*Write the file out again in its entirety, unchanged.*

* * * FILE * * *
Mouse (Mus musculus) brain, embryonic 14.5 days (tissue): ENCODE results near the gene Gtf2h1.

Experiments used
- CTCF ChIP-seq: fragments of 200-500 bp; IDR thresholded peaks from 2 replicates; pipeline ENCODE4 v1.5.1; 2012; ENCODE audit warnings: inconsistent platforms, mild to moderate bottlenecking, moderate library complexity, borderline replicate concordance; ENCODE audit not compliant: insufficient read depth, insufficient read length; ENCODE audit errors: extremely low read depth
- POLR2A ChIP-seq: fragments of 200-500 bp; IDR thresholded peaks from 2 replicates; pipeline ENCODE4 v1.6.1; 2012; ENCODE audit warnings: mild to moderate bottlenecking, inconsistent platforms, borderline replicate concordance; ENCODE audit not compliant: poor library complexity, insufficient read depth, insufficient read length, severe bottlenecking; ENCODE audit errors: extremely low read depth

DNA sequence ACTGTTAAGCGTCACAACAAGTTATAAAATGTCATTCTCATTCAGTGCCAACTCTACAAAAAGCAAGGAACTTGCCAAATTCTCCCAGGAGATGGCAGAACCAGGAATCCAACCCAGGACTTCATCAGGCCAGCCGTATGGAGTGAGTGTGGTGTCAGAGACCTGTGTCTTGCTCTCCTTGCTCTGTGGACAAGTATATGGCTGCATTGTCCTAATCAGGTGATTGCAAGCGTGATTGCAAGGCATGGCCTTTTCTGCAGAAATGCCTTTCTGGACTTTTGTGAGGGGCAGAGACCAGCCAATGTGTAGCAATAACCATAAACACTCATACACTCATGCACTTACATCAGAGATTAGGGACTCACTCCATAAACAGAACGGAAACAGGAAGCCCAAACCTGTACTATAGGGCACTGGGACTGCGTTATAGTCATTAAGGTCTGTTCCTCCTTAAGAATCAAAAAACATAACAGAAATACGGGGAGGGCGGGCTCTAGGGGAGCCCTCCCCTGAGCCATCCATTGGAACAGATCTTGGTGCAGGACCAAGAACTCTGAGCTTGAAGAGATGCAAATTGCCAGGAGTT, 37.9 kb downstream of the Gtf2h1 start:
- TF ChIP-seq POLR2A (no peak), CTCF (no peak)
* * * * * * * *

Mouse (Mus musculus) brain, embryonic 14.5 days (tissue): ENCODE results near the gene Gtf2h1.

Experiments used
- CTCF ChIP-seq: fragments of 200-500 bp; IDR thresholded peaks from 2 replicates; pipeline ENCODE4 v1.5.1; 2012; ENCODE audit warnings: inconsistent platforms, mild to moderate bottlenecking, moderate library complexity, borderline replicate concordance; ENCODE audit not compliant: insufficient read depth, insufficient read length; ENCODE audit errors: extremely low read depth
- POLR2A ChIP-seq: fragments of 200-500 bp; IDR thresholded peaks from 2 replicates; pipeline ENCODE4 v1.6.1; 2012; ENCODE audit warnings: mild to moderate bottlenecking, inconsistent platforms, borderline replicate concordance; ENCODE audit not compliant: poor library complexity, insufficient read depth, insufficient read length, severe bottlenecking; ENCODE audit errors: extremely low read depth

DNA sequence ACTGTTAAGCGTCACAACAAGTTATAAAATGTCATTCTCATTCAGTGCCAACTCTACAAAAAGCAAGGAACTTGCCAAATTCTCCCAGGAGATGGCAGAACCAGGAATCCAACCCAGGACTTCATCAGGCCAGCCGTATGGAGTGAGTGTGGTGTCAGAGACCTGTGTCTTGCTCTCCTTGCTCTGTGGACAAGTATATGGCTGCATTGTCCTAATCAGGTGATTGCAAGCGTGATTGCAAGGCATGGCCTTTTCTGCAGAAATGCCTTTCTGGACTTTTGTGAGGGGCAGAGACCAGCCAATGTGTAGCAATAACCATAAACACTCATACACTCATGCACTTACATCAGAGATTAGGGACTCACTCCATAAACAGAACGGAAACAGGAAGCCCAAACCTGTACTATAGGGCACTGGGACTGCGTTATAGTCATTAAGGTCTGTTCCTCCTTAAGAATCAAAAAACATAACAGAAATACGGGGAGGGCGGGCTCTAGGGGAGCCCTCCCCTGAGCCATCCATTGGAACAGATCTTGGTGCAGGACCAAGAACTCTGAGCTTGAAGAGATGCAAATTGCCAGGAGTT, 37.9 kb downstream of the Gtf2h1 start:
- TF ChIP-seq POLR2A (no peak), CTCF (no peak)